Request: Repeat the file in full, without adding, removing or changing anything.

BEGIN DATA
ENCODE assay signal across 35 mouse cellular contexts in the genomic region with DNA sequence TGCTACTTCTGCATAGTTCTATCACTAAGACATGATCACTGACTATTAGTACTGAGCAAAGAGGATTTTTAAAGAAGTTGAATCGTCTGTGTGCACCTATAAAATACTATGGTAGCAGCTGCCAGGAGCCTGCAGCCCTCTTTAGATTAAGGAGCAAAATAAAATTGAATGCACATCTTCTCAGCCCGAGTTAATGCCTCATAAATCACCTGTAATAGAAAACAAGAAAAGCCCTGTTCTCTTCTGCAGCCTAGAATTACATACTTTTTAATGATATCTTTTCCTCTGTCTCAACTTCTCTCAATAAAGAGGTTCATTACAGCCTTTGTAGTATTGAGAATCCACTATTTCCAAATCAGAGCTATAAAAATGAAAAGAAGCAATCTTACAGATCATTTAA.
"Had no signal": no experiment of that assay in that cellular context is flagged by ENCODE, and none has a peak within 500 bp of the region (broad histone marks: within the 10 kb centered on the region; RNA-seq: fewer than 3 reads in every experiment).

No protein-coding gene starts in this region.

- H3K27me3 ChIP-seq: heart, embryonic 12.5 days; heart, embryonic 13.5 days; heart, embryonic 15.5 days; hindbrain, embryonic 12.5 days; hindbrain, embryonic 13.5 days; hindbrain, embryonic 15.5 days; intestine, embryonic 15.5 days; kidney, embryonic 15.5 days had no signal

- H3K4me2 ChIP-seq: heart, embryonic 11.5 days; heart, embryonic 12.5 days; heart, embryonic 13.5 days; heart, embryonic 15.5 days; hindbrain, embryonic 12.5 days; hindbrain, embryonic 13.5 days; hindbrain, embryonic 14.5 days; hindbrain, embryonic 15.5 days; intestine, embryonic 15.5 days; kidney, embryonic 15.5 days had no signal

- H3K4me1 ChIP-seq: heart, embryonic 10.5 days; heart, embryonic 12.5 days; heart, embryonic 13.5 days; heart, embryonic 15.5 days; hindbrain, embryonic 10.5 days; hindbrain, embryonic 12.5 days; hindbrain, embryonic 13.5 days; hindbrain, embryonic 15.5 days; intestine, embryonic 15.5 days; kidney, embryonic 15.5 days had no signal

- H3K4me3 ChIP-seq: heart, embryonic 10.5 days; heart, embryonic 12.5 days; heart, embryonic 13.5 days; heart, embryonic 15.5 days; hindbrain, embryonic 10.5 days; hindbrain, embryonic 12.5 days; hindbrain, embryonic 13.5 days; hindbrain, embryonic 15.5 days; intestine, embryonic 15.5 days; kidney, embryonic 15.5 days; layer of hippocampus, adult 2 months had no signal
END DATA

ENCODE assay signal across 35 mouse cellular contexts in the genomic region with DNA sequence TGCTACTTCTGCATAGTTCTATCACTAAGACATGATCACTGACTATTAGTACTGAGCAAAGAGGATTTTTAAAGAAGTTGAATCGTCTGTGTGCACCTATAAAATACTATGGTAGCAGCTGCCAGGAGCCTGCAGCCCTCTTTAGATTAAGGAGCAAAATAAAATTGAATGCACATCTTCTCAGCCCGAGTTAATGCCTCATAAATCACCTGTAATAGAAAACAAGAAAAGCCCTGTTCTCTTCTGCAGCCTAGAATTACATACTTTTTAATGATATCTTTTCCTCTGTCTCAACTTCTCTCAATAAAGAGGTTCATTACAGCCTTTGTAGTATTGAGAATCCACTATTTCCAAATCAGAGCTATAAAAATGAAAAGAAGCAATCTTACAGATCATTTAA.
"Had no signal": no experiment of that assay in that cellular context is flagged by ENCODE, and none has a peak within 500 bp of the region (broad histone marks: within the 10 kb centered on the region; RNA-seq: fewer than 3 reads in every experiment).

No protein-coding gene starts in this region.

- H3K27me3 ChIP-seq: heart, embryonic 12.5 days; heart, embryonic 13.5 days; heart, embryonic 15.5 days; hindbrain, embryonic 12.5 days; hindbrain, embryonic 13.5 days; hindbrain, embryonic 15.5 days; intestine, embryonic 15.5 days; kidney, embryonic 15.5 days had no signal

- H3K4me2 ChIP-seq: heart, embryonic 11.5 days; heart, embryonic 12.5 days; heart, embryonic 13.5 days; heart, embryonic 15.5 days; hindbrain, embryonic 12.5 days; hindbrain, embryonic 13.5 days; hindbrain, embryonic 14.5 days; hindbrain, embryonic 15.5 days; intestine, embryonic 15.5 days; kidney, embryonic 15.5 days had no signal

- H3K4me1 ChIP-seq: heart, embryonic 10.5 days; heart, embryonic 12.5 days; heart, embryonic 13.5 days; heart, embryonic 15.5 days; hindbrain, embryonic 10.5 days; hindbrain, embryonic 12.5 days; hindbrain, embryonic 13.5 days; hindbrain, embryonic 15.5 days; intestine, embryonic 15.5 days; kidney, embryonic 15.5 days had no signal

- H3K4me3 ChIP-seq: heart, embryonic 10.5 days; heart, embryonic 12.5 days; heart, embryonic 13.5 days; heart, embryonic 15.5 days; hindbrain, embryonic 10.5 days; hindbrain, embryonic 12.5 days; hindbrain, embryonic 13.5 days; hindbrain, embryonic 15.5 days; intestine, embryonic 15.5 days; kidney, embryonic 15.5 days; layer of hippocampus, adult 2 months had no signal